The search for thermoelectrics, exotic materials that convert heat directly into electricity, has received a boost from researchers at the California Institute of Technology and the University of Tokyo, who have found the best way to identify them.
For the first time ever, scientists and stakeholders from all over the world come together this week to have a look at the big impacts picture. They assemble at the 'Impacts World 2013' conference in Potsdam, Germany, aiming at developing a new scientific agenda to systematically address knowledge gaps and to start bridging them.
A new method for the desalination of sea water has been reported. In contrast to conventional methods, this technique consumes little energy and is very simple. This electrochemically mediated seawater desalination is based on a system of microchannels and a bipolar electrode.
The UK chemical industry requires 'an urgent and radical rethink' into how it produces chemicals if it is to play its part in meeting Government's stringent greenhouse gas emission reduction targets of 80% plus by 2050.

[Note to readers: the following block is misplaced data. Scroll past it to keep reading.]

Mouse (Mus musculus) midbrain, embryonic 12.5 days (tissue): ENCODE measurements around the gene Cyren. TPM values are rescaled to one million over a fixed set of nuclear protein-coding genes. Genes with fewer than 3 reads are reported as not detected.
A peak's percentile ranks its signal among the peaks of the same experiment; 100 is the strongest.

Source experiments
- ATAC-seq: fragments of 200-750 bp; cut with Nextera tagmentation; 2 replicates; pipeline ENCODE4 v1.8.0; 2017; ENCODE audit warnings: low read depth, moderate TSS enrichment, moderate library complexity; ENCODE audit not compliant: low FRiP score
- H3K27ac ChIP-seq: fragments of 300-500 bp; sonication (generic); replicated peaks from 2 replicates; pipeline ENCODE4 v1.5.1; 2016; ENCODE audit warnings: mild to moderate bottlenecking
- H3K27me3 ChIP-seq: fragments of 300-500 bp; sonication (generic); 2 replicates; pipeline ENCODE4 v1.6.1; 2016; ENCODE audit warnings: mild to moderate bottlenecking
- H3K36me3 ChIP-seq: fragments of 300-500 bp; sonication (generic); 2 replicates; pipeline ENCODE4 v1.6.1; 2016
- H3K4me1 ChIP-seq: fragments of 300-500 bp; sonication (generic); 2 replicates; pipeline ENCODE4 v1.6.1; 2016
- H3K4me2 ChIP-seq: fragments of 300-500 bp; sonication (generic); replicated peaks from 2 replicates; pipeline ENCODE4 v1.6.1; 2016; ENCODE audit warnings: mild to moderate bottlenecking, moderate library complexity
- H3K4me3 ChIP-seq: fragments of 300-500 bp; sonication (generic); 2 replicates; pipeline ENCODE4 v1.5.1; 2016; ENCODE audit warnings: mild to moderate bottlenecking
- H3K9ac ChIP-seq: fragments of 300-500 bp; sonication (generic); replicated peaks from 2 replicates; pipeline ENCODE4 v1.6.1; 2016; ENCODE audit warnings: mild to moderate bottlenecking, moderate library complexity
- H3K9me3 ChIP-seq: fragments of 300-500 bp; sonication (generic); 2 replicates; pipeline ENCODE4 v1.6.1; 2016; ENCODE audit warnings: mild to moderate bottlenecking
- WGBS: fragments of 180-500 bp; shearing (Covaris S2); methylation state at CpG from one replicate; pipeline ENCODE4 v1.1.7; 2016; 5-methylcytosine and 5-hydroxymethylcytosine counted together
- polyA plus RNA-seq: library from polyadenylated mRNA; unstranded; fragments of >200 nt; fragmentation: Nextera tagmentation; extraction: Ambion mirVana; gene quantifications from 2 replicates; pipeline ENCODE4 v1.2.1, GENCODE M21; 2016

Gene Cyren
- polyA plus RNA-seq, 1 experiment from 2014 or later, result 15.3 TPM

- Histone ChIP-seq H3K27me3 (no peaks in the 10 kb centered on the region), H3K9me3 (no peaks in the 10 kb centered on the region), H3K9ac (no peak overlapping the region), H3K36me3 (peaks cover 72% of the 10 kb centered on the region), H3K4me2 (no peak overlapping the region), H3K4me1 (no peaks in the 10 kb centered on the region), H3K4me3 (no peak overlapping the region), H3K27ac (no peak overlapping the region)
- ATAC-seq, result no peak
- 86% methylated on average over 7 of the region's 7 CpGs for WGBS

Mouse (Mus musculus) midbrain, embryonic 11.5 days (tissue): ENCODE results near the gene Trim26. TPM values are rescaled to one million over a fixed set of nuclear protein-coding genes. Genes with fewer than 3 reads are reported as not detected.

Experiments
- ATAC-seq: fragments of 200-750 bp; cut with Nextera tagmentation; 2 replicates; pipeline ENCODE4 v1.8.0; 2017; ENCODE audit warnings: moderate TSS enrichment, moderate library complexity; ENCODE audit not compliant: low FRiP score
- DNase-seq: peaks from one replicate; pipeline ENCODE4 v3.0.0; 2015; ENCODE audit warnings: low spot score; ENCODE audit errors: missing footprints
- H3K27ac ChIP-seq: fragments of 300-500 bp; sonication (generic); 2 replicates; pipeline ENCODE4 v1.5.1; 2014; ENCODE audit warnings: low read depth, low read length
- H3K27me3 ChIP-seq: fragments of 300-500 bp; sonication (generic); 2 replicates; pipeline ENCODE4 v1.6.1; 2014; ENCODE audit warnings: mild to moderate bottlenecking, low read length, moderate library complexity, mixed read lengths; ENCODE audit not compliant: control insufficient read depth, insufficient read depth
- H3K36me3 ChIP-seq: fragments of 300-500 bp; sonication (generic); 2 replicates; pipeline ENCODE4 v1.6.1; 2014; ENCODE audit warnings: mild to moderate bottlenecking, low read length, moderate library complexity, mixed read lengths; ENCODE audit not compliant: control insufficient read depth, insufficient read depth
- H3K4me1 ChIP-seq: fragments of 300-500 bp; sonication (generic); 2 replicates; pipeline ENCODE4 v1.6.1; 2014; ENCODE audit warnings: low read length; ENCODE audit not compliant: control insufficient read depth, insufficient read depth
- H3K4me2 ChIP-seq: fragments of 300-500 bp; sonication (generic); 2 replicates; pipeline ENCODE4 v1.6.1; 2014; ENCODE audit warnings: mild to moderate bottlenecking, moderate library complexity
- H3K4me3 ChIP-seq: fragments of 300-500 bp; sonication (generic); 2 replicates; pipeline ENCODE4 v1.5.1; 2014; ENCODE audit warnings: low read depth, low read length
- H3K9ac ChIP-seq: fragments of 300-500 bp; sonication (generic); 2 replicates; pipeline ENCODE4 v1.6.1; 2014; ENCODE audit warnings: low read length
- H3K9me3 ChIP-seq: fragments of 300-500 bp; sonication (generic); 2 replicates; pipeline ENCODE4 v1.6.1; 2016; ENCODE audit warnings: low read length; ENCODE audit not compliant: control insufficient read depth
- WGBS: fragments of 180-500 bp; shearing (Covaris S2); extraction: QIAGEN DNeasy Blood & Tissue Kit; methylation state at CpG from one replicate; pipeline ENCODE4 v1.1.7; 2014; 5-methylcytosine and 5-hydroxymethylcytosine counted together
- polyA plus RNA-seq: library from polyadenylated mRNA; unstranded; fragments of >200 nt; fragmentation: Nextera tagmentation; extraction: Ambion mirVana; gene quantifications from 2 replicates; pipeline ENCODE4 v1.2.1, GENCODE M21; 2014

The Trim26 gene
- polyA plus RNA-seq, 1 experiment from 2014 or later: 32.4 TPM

Theoretically, hydropower can step in when wind turbines go still, but barriers to this non-polluting resource serving as a backup are largely policy- and regulation-based, according to Penn State researchers.
The search for more versatile and less expensive materials for solar energy received a boost today as Harvard launched a free database that catalogues the suitability of 2.3 million organic, carbon compounds for converting sunlight into electricity.
A EUR 3 million investment in new state-of-the art technologies will allow the European Solar Test Installation to keep pace with the rapidly evolving photovoltaics market and be able to address forthcoming standardisation issues.